Smart + Strong.
All Rights Reserved.
Smart + Strong®
is a registered trademark of CDM Publishing, LLC.
HIV-positive people with a higher viral load over a longer period appear more likely to develop hepatocellular carcinoma.
A study finds that CD4 cells decline after people with HIV contract hepatitis C.
Receiving viral load results within hours as opposed to weeks was linked to higher rates of HIV suppression and retention in medical care.
Regardless of our viral loads, let’s make sure we all stand together and that stigma lost for some isn’t just stigma transferred to others...
Our March issue is dedicated to the idea of Undetectable Equals Untransmittable, or U=U.
Researchers gave the antibody treatment to those with multidrug-resistant HIV along with an optimized antiretroviral regimen.
This holds true regardless of how long they’ve had HIV or whether they’re on antiretrovirals.
The tests are needed to determine whether a person’s HIV meds are working.
“Did you know that someone living with HIV can have sex with HIV-negative people, without the risk of passing it on?”
Being coinfected with hepatitis C and having a higher HIV viral load are also associated with such a risk according to a recent study.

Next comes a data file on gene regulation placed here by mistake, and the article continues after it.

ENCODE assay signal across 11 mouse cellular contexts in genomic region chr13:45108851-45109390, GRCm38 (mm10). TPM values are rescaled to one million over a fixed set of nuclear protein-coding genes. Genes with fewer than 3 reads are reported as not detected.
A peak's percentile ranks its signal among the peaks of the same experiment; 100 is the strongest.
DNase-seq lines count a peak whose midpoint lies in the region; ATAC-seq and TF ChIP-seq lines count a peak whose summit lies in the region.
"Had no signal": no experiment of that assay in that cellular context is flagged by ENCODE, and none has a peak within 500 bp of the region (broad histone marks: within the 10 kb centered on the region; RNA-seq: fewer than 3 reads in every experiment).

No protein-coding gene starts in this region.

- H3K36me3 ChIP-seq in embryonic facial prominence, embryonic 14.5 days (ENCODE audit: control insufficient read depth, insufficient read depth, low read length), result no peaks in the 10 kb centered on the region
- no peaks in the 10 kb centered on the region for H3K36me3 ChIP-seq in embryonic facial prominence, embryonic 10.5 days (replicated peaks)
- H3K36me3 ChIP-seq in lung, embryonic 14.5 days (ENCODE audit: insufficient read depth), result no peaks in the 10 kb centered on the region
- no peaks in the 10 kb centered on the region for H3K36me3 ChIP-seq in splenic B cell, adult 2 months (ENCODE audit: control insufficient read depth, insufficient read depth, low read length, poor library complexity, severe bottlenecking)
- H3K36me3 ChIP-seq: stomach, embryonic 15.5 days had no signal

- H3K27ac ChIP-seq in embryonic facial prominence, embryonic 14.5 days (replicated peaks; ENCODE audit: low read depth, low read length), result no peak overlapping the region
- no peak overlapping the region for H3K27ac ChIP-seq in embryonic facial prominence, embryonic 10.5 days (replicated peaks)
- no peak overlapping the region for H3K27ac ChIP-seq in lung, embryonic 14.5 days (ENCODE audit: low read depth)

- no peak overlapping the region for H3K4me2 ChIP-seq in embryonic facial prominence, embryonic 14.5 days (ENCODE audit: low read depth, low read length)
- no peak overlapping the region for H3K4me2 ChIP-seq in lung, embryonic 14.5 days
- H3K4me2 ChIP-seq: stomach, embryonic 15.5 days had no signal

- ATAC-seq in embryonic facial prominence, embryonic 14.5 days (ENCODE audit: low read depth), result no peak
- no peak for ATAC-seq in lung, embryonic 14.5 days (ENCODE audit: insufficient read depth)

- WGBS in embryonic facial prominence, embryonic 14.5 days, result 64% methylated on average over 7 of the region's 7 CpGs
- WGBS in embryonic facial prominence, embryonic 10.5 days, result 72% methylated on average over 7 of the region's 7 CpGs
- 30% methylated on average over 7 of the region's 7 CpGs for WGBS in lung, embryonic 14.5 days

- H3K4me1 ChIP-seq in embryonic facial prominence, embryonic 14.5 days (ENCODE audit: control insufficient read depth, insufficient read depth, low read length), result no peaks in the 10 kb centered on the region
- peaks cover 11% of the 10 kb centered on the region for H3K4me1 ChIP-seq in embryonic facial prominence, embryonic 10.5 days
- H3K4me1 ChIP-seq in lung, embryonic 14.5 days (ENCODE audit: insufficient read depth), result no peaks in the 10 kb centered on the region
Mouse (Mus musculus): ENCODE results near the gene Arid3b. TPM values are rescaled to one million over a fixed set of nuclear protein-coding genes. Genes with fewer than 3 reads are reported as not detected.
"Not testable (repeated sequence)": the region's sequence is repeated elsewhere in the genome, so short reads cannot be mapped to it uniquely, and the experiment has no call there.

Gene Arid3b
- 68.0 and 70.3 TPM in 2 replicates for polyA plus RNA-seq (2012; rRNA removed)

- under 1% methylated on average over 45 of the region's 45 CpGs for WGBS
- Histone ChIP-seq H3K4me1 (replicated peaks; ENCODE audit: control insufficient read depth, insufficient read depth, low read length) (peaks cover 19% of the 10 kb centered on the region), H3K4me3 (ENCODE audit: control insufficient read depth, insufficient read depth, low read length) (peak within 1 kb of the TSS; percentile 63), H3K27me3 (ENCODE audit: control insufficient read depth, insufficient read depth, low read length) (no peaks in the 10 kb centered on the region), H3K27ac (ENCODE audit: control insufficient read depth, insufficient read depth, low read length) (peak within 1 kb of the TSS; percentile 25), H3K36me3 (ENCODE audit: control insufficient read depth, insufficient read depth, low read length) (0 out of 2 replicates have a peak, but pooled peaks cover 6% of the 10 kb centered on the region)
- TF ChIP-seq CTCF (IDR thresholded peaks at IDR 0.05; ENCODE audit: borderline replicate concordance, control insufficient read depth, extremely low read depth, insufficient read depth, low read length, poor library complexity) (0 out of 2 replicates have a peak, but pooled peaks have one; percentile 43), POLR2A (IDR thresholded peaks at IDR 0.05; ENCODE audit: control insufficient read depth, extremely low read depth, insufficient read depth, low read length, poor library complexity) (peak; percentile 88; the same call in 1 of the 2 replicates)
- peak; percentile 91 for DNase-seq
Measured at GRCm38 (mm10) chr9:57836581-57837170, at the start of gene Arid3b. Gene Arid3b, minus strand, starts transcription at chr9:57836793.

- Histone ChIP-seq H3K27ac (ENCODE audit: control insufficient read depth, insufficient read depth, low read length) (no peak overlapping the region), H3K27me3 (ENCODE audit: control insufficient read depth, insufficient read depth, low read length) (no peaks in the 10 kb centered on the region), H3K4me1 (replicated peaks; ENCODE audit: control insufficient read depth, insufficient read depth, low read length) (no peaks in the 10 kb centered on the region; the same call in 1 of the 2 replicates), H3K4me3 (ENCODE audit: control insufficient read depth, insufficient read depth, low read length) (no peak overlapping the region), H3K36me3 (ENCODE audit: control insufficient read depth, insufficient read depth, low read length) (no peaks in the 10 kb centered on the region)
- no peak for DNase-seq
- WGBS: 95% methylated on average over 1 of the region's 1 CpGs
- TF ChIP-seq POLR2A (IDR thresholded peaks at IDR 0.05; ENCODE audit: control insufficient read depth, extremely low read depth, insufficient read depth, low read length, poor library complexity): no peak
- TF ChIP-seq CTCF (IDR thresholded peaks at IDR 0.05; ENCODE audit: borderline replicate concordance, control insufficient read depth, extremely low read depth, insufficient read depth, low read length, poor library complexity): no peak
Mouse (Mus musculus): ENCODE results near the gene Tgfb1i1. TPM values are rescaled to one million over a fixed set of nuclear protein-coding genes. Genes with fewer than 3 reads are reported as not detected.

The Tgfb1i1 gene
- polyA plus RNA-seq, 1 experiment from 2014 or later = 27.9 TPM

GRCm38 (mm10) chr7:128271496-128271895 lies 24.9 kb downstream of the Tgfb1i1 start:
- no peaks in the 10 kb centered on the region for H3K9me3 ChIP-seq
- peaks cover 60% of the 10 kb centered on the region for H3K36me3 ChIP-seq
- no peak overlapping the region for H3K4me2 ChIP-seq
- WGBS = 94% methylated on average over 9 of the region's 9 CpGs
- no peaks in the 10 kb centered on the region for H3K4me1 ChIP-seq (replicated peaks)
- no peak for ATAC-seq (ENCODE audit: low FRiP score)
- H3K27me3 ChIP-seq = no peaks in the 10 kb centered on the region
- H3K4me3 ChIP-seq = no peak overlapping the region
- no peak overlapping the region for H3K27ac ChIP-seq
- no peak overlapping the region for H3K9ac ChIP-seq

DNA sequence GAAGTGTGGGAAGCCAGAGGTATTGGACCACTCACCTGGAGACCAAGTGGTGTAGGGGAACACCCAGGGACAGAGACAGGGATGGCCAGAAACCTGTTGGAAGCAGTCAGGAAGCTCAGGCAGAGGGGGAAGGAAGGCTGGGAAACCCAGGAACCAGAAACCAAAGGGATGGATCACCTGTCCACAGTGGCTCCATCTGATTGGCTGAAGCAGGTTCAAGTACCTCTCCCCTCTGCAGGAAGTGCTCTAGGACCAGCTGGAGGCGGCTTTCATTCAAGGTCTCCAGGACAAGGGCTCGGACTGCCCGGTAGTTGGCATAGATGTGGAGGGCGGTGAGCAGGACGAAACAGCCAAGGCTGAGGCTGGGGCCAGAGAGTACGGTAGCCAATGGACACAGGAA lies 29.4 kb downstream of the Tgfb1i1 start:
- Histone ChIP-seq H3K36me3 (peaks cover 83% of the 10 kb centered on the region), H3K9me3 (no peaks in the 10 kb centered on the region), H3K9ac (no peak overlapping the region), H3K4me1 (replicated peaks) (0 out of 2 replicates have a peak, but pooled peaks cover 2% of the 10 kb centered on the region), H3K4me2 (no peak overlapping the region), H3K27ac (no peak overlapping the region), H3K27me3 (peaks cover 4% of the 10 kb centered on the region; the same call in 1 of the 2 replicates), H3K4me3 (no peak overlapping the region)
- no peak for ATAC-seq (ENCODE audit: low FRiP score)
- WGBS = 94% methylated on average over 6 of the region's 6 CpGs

This finding is from a study of those with viral loads above 1,500 in which a small proportion reported sex posing a risk of transmission.
Roscoe Boyd, Founding Member of the U=U Steering Committee, shares how the good news changed his life
Youths on HIV meds may episodically develop a significant risk of transmitting the virus.
The CDC estimates that of the 1.1 million U.S. residents living with HIV in 2014, 49 percent had an undetectable viral load.
There’s effectively no risk of transmission from an HIV-positive partner to an HIV-negative partner when the virus is fully suppressed.
You have been inactive for 60 minutes and will be logged out in . Any updates not saved will be lost.
Click here to log back in.